AMD Introduces New Laptop Chips to Close Gap With Intel
By Agam Shah
Advanced Micro Devices on Wednesday announced new mobile processors as it tries to bridge the power and performance gap with Intel, while trying to lower laptop prices.
The company’s new processors include its first triple-core and quad-core laptop processors as part of a new Phenom II line, which will boost application performance while reducing power consumption, AMD officials said. Mainstream laptops mostly come with dual-core chips, and adding cores brings more performance to users at lower prices.
“We’re able to hit triple-and quad-core price points at US$799,” said Leslie Sobon, vice president of marketing at AMD. Between 130 to 150 products are being designed around the new chips, which is a record for AMD.
The three quad-core and two triple-core Phenom II processors run at speeds between 1.6GHz and 2.3GHz and draw between 25 watts and 45 watts of power. The chips will be available in laptops from vendors including Dell, Hewlett-Packard and Lenovo starting later this month.
AMD also announced low-voltage Athlon II Neo and Turion II Neo processors for ultrathin laptops that run at speeds between 1.3GHz and 1.7GHz. The processors come in single-core and dual-core variants and draw between 12 watts and 15 watts of power.
The new laptop chips are an attempt by AMD to improve its weak market position and gain ground on Intel. AMD held a 12.1 percent market share in the first quarter of 2010 compared to 15 percent in the first quarter of 2009, according to IDC. Intel was the leader, holding an 87.8 percent laptop microprocessor market share in the first quarter of 2010, compared to the 84.3 percent market share from a year ago.
AMD’s CEO Dirk Meyer last month acknowledged that the company was underrepresented in the laptop market, but added that the company was making architectural improvements to its chips that could improve battery life and performance of the machines.
AMD’s triple- and quad-core offerings provide more options to buyers, AMD’s Sobon said. Computing tasks like antivirus can be off-loaded to the third core, while leaving two cores to process other applications.
PC makers including Hewlett-Packard and Dell said Intel’s package of chips facilitate longer battery life and better performance, but AMD’s new chips provide better graphics and bang-for-the-buck with performance relative to price. Meanwhile, AMD has taken big steps to close the gap with Intel, executives from the PC makers said.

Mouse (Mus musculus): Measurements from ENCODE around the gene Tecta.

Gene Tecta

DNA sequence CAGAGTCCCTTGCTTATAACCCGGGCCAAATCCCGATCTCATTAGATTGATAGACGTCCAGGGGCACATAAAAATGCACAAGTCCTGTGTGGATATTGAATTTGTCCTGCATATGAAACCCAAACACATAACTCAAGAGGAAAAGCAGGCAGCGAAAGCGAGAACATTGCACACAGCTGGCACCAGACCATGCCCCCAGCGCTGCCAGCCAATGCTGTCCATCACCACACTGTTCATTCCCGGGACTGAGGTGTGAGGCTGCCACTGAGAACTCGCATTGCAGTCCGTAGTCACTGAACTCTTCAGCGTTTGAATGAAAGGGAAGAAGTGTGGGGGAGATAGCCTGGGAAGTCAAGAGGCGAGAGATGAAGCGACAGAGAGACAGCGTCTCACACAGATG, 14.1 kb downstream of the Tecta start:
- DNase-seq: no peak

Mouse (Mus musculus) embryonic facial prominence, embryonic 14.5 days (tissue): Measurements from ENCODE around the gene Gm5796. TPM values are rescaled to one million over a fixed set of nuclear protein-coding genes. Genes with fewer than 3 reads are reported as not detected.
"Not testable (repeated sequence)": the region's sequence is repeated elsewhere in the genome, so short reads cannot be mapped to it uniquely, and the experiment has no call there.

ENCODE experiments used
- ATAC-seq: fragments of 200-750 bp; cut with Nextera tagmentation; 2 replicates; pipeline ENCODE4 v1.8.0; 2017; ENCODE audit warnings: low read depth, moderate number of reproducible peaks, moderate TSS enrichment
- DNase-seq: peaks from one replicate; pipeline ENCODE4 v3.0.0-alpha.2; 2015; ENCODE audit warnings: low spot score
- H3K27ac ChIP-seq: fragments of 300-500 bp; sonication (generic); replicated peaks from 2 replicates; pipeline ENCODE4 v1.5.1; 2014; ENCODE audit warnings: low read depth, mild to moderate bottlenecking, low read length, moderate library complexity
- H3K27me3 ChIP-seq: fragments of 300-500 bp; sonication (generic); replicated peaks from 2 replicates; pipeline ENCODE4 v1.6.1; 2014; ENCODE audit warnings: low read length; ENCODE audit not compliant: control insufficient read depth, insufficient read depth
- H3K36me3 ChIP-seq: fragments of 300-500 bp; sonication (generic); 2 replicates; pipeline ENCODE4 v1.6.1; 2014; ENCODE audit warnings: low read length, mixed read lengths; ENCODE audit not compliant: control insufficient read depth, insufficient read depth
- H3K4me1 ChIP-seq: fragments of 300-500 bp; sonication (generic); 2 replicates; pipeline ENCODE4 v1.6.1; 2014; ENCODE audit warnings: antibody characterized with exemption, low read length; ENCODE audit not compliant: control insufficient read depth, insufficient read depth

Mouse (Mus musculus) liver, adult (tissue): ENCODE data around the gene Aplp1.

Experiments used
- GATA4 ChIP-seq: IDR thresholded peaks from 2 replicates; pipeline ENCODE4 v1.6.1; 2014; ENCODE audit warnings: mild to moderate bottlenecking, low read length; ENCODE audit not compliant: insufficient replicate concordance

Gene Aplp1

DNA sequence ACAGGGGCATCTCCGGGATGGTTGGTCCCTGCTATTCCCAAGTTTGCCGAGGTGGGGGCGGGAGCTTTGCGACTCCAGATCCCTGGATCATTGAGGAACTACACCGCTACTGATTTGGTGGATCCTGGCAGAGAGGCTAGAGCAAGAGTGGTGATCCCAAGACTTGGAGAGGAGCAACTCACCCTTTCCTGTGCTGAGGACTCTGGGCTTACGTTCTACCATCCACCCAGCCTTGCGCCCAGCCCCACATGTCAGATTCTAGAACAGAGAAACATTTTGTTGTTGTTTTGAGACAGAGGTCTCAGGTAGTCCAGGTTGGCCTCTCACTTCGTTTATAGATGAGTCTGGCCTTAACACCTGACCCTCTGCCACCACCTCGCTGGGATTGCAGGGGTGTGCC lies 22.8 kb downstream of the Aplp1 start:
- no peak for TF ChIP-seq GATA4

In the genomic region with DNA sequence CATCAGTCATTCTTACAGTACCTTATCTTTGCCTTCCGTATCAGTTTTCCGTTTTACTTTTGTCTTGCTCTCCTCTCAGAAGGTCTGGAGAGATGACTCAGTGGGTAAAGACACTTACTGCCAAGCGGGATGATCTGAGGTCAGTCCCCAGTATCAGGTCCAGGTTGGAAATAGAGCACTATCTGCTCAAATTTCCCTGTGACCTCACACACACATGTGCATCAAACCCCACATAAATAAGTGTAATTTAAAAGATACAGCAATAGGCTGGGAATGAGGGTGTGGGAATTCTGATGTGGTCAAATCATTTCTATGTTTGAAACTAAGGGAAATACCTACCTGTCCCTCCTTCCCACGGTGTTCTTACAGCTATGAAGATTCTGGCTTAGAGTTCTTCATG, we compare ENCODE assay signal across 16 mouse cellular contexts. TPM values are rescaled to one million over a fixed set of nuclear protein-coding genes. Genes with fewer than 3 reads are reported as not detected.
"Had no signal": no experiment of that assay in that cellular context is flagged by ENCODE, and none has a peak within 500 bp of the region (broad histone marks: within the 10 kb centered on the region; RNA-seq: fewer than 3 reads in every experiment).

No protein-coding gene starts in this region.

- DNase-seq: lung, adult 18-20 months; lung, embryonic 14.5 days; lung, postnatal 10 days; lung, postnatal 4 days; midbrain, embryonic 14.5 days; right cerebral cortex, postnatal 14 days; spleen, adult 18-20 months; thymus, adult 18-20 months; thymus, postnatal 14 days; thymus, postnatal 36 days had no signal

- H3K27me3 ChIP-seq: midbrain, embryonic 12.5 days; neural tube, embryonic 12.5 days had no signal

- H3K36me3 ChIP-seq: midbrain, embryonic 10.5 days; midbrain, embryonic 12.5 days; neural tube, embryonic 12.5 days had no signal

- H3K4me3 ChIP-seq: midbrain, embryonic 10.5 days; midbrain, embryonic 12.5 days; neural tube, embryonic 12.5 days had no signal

Laptops with AMD chips could be typically around 15 to 20 percent cheaper than Intel-based laptops, Bugos said. HP’s new laptops include ProBook 4325s, 4425s and 4525s laptops, which are priced starting at US$619 and will come with screens ranging from 13.3 inches to 15.6 inches. The HP ProBook 6445b, and 6555b laptops will be priced starting at $779, and will come between 14-inch and 15.6-inch screens.
AMD has started to address power and performance on its CPU and graphics offerings and is putting itself in a position of strength to catch up with Intel, said Lane McCullough, senior product planner at Dell. The PC maker likes what is seeing in AMD’s future, he said.
Dell announced new Inspiron laptops based on AMD chips including the M301z and the M501R models, which will be available with ATI integrated graphics. The laptops will offer storage of up to 640GB and support up to 8GB of memory. The M301z will come with a 13.3-inch display and include processors up to AMD’s dual-core Turion II Neo K625 processor, which runs at 1.5GHz. The laptop will be available in a few weeks in Europe, Japan and China. The M501R will come with a 15.6-inch screen and include up to AMD’s quad-core processors. It will be available later this year in Europe and the U.S.
Lenovo launched the IdeaPad Z565 laptop that will include AMD’s new chips. The laptop comes with a 15.6-inch screen, and provides four hours of battery life with a AMD Turion II N530 dual-core processor and a six-cell battery.
Lenovo declined to make comparisons between battery life provided by systems based on AMD and Intel processors.
“There are many configuration variables that play a factor in battery life, so Lenovo cannot comment on which processor offers an advantage,” a Lenovo spokeswoman said in an e-mail.
Intel chips are better for tasks that need intense computation, said Nathan Brookwood, principal analyst at Insight 64. But AMD holds some advantages, like better graphics capabilities, he said.
“What it comes down to is that folks who are sensitive to graphics and 3D may prefer the AMD solution,” Brookwood said. “But for a lot of people who don’t have strong requirements on either of those, systems based on AMD and Intel chips are almost indistinguishable.”
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